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I'm trying to close a parent container when an internally nested button is clicked. In my UI -- I have many of these parent containers (I'm rendering preview windows of my product catalogue on a product category page).

As you can see from my mark-up below -- the CLOSE button is deeply nested in the DOM. When the user clicks on the CLOSE Button -- I need to hide() the parent Box-1. Keep in mind I may have upto to 100 products being displayed on a page (100 boxes of "Box-1"s) at a time.

My markup looks like this:

<div class="box-1">
  <div class="box-2">
    <div class="box-3">...</div> <!-- end box-3 -->

    <div class="box-4">
      <div class="box-5">...</div> <!-- end box-5 -->
        <a class="btn-close" href="#">CLOSE</a>  <!-- this triggers the close event -->
    </div> <!-- end box-4 -->
  </div> <!-- end box-2 -->

  <div class="box-6">
    <div class="box-7">...</div> <!-- end box-7 -->

    <div class="box-8">
      <div class="box-9">...</div> <!-- end box-9 -->
    </div> <!-- end box-8 -->
  </div> <!-- end box-6 -->
</div> <!-- end box-1 -->

My question is -- how do I best (and most efficiently) traverse back up the DOM to get hold of the "box-1" and issue the .hide() method ... here is my existing code.

$productsResultItems.delegate('.btn-close', 'click', function (e) {
    $(this).parents('').hide(); // <-- is this the best way?????

Initially, I was trying this --


which was proving to be very slow in IE7 and IE8.

I found adding more detail to the selector improved performance nearly 100-fold for IE7, but only 4-fold faster in IE8 :( IE8 still requires about 200ms to close the parent container. Where now all other browsers (Chrome, Safari, Firefox and IE7) close the container in less than 20ms.


But is there a selector method that is even better? Any particular reason IE8 is soooo bad at this type of upward traversal??

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up vote 4 down vote accepted

The best method to use is closest, which finds the nearest ancestor element that matches a selector:

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Folks -- all three answers are correct. I'm granted the correct answer to lonesomeday as his/her came in first. Thank you all for your help. Using 'closest' was a great suggestion. It cut IE8 rendering time by half! – rsturim Jun 6 '11 at 18:19

Actually .closest() should be quicker than .parents().

In the jQuery Docs on .closest(), you can find:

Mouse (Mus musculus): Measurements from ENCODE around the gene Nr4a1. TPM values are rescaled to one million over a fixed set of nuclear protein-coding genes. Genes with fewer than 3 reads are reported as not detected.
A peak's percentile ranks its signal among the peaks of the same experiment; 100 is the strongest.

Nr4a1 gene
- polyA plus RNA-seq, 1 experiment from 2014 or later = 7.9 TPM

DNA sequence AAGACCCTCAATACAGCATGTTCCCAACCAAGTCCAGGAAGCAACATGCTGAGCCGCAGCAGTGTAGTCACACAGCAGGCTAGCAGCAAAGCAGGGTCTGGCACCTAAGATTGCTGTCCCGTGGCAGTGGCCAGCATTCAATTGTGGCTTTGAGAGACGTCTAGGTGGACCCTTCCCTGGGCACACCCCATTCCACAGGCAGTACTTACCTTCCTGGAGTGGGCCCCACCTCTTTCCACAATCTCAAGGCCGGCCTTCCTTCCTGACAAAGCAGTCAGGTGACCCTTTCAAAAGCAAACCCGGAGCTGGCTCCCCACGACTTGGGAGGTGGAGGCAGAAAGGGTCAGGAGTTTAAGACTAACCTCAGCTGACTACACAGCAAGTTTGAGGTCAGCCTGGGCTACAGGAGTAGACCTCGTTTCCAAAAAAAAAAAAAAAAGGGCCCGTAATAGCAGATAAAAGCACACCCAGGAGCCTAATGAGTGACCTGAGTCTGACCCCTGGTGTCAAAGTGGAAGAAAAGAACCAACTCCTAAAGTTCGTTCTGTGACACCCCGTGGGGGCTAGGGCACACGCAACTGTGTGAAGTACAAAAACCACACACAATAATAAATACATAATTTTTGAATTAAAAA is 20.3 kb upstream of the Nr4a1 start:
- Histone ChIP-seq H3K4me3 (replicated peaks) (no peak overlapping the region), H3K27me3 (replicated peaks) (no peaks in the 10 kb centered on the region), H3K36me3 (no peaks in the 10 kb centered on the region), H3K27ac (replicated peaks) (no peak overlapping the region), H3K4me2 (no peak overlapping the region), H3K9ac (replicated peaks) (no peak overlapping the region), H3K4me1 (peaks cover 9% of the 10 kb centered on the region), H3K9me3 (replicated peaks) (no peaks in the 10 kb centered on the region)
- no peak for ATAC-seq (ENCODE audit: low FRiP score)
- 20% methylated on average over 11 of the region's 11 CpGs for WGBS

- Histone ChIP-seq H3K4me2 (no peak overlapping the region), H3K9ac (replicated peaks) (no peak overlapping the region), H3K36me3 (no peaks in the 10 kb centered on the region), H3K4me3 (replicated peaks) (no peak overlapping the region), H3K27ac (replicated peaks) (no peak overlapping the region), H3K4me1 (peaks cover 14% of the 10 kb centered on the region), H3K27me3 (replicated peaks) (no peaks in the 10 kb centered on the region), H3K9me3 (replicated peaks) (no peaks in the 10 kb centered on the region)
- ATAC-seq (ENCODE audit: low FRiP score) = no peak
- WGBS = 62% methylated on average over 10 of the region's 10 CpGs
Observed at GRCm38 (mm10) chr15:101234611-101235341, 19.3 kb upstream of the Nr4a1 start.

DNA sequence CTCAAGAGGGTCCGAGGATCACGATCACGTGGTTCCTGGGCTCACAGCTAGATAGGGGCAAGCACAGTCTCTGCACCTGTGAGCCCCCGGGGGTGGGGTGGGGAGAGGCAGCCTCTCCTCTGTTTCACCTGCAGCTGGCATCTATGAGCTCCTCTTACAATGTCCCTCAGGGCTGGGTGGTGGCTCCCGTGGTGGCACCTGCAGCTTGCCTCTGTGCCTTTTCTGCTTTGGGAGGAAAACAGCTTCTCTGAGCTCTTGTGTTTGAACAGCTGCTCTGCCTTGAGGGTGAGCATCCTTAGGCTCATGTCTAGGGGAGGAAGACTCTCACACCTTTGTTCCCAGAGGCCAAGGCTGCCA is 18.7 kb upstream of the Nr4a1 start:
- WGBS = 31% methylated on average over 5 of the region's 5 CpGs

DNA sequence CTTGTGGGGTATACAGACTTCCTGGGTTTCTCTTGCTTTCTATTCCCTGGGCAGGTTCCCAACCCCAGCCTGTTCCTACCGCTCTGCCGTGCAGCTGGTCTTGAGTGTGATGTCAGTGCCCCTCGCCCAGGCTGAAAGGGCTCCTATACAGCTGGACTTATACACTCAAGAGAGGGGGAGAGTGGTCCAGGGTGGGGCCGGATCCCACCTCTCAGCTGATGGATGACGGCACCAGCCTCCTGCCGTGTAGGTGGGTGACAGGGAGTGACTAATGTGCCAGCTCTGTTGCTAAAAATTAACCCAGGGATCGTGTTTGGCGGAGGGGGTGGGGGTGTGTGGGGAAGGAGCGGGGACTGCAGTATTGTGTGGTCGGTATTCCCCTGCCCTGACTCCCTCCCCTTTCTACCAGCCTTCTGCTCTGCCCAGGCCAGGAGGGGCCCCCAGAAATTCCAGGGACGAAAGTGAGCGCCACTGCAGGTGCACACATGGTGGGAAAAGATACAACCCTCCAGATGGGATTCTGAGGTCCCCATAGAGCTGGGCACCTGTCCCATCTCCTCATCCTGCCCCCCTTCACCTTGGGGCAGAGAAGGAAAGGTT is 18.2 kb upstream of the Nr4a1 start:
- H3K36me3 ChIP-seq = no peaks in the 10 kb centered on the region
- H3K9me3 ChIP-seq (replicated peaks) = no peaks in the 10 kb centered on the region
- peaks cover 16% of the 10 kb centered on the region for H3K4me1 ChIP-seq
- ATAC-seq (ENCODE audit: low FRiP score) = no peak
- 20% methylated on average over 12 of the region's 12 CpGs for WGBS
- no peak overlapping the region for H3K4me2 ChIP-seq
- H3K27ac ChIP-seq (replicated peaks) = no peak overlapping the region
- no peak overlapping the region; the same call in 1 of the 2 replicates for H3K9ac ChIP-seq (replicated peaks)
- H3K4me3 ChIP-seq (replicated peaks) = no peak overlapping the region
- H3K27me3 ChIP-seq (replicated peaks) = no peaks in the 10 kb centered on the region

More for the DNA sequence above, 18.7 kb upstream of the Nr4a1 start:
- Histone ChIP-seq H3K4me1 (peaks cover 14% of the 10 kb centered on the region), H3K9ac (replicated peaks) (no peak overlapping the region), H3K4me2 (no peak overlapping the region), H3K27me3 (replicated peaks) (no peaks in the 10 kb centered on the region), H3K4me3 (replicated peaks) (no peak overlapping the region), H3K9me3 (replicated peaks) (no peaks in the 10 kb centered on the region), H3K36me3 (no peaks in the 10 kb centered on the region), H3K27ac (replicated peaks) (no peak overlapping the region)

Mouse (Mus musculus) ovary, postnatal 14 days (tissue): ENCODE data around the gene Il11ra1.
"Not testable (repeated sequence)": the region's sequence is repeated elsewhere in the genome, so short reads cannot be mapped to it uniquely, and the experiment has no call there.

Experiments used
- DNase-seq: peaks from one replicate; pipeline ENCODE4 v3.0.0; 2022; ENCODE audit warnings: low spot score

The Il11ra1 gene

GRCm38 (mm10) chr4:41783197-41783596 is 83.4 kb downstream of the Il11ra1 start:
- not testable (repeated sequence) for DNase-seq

• Begins with the current element
  • Travels up the DOM tree until it finds a match for the supplied selector
  • The returned jQuery object contains zero or one element


  • Begins with the parent element
  • Travels up the DOM tree to the document's root element, adding each ancestor element to a temporary collection; it then filters that collection based on a selector if one is supplied
  • The returned jQuery object contains zero, one, or multiple elements

So in your case, .closest() would be the most suitable one, as you need to find one element, the closest ancestor that matches your selector. parents() would filter through all the possible ancestor elements, even if it already found the one you need.

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thank you for this excellent answer – rsturim Jun 6 '11 at 18:15

The only difference between parents() and closest() is that closest() stops once it has found a match therefore always returning 0 or 1 elements. Parents() will match everything up the DOM.

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Thanks John -- great concise answer -- much appreciated. It cut the IE8 rendering time in half! – rsturim Jun 6 '11 at 18:16

Not so fast! closest() may be the best but not always! Here's how you can find out for yourself. Use the Firebug time() and timeEnd() functions to actually log your calls. Then choose the one that is right for the situation.

// 59ms
console.time("Parent x 3");
$container = $element.parent().parent().parent();
console.timeEnd("Parent x 3");

// 3ms              
console.time("Closest parent");
$container = $element.closest('.some-class').parent();
console.timeEnd("Closest parent");

// 2ms              
$container = $element.parents('.other-class').eq(1);
share|improve this answer
+1 for testing to specific instances; your own DOM can affect things a lot. console.time() and console.timeEnd() are in Chrome too. Try doing these benchmarks in different orders as well: when I test .closest() first, five chained .parent() calls are just as fast, but if I test the .parent()s first and then .closest(), the closest() test takes half the time. – alxndr Jan 13 '14 at 21:59

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